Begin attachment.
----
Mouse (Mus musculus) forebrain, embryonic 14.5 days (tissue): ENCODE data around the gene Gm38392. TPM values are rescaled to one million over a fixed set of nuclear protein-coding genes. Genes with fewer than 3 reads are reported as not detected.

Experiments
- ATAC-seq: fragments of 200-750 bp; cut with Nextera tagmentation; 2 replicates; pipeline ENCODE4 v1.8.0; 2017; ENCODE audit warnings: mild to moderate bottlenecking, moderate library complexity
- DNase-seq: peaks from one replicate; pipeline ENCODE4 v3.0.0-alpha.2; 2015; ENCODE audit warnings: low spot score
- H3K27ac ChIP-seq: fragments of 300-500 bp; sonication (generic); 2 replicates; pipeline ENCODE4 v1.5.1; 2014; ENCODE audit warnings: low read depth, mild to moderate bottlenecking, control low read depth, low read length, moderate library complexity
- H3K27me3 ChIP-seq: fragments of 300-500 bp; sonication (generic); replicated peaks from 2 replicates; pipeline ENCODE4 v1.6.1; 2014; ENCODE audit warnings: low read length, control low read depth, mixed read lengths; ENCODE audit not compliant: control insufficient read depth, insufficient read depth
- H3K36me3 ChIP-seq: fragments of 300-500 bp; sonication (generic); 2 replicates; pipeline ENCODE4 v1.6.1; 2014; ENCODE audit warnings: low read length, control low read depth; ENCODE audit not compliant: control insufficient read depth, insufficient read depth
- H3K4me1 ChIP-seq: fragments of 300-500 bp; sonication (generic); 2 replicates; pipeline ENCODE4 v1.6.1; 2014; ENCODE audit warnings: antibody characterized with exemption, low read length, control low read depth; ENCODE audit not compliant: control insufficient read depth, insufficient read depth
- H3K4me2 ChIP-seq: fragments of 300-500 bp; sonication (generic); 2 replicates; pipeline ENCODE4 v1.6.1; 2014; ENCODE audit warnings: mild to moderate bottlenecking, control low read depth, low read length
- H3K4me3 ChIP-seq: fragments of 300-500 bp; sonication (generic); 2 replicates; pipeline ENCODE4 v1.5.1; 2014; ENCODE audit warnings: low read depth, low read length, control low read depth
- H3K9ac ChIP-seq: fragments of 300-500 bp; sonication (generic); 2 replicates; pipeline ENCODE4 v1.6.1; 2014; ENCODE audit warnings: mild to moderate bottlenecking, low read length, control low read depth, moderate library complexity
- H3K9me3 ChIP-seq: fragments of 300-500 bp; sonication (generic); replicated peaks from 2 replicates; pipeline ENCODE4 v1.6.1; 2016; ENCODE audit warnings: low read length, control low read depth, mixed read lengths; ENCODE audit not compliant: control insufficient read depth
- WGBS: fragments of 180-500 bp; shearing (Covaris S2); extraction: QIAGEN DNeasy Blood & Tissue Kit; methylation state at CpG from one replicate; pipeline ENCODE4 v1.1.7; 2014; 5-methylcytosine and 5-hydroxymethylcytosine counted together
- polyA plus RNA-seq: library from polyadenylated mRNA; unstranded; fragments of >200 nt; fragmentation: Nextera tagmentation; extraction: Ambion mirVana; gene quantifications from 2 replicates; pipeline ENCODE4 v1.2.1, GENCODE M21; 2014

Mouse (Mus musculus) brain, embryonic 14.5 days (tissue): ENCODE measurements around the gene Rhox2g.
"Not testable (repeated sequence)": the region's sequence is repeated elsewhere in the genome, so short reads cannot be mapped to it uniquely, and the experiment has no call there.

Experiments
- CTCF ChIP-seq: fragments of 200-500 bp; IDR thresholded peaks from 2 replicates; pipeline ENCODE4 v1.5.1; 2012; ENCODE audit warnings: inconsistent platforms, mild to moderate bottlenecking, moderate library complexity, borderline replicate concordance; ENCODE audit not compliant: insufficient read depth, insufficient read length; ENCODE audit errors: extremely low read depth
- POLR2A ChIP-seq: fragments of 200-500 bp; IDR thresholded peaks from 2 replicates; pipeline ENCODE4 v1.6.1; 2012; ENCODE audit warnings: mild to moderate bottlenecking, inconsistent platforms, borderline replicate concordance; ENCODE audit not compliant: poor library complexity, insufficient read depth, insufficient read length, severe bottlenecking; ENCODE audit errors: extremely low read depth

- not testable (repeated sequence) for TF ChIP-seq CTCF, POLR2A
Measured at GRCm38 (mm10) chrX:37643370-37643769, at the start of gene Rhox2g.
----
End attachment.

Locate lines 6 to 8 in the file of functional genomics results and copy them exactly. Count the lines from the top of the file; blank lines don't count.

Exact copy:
- H3K27me3 ChIP-seq: fragments of 300-500 bp; sonication (generic); replicated peaks from 2 replicates; pipeline ENCODE4 v1.6.1; 2014; ENCODE audit warnings: low read length, control low read depth, mixed read lengths; ENCODE audit not compliant: control insufficient read depth, insufficient read depth
- H3K36me3 ChIP-seq: fragments of 300-500 bp; sonication (generic); 2 replicates; pipeline ENCODE4 v1.6.1; 2014; ENCODE audit warnings: low read length, control low read depth; ENCODE audit not compliant: control insufficient read depth, insufficient read depth
- H3K4me1 ChIP-seq: fragments of 300-500 bp; sonication (generic); 2 replicates; pipeline ENCODE4 v1.6.1; 2014; ENCODE audit warnings: antibody characterized with exemption, low read length, control low read depth; ENCODE audit not compliant: control insufficient read depth, insufficient read depth